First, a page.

Margaret Thatcher's Family Reject Invitation To See Iron Lady
The family of Margaret Thatcher have rejected an invitation to see the Iron Lady at a public screening, the film's director said today.
Phyllida Lloyd said that despite basing much of the film on the autobiography of the former prime minister's daughter Carol, she had not spoken to any members of the Thatcher family about the controversial picture.
But she said she could understand why the Thatchers might want to "step back" from the project.
The Iron Lady has attracted strong criticism from some quarters for the way it has depicted Baroness Thatcher suffering from dementia, but Ms Lloyd said the performance of Meryl Streep "took care" of the former premier's "dignity".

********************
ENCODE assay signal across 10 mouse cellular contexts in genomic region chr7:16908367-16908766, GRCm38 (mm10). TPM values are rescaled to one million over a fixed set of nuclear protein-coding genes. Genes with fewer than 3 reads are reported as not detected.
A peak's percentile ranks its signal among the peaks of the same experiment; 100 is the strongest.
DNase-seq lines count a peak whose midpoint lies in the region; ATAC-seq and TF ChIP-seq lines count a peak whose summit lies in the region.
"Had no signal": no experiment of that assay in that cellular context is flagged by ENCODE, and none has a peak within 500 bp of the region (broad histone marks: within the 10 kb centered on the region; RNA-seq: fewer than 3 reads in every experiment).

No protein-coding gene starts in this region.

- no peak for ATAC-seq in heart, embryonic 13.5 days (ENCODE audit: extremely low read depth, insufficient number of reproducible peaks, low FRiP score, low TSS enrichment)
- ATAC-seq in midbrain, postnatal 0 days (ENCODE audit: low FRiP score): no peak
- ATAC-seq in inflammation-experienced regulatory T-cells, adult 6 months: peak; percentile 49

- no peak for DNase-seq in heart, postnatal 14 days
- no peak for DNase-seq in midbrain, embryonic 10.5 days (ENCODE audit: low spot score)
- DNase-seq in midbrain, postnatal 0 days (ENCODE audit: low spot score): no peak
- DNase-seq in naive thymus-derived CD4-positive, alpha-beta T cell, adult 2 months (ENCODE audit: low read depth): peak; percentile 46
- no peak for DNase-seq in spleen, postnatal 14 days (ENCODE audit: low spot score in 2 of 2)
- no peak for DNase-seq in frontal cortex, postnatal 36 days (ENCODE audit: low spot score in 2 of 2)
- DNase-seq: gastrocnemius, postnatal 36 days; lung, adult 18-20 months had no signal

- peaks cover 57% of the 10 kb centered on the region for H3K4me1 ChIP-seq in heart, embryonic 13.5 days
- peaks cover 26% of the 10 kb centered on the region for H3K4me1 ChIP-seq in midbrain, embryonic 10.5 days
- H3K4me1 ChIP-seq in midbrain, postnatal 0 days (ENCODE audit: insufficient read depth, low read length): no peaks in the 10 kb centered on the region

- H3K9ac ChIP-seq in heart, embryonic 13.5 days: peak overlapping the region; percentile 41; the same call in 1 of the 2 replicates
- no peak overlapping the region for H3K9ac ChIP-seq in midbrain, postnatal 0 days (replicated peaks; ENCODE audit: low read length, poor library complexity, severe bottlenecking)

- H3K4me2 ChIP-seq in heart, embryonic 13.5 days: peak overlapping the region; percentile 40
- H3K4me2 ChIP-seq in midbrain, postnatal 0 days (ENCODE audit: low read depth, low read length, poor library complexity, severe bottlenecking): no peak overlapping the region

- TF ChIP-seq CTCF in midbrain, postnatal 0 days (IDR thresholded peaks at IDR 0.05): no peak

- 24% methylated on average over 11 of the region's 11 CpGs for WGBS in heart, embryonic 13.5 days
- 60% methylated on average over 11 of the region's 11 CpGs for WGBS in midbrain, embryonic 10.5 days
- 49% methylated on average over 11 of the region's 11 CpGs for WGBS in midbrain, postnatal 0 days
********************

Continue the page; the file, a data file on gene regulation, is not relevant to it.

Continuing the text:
Speaking on the BBC's World At One programme ahead of tonight's premiere in London, she said that half the film was "pure imagination", inspired by Carol Thatcher's book A Swim-On Part in the Goldfish Bowl.
The other half was told from Lady Thatcher's point of view and was a story about "power, and what it might have felt like to have great power and then to lose all power", she added.
Lloyd said: "I think most people who see the film will feel that Meryl's performance of the older Margaret really does take care of her dignity and we all felt that somehow the portrait of somebody who is experiencing a failure of strength and health and forgetfulness is not a shameful thing to put on the screen.
"We did make contact with the family sometime ago to tell them what we were trying to do but they perhaps quite understandably have sort of stepped back from the whole thing.
"They were the first people we invited to see the finished film. They didn't take up our offer and I can quite understand them not wanting to see it in the public gaze so we are not actually sure whether they have seen it or not."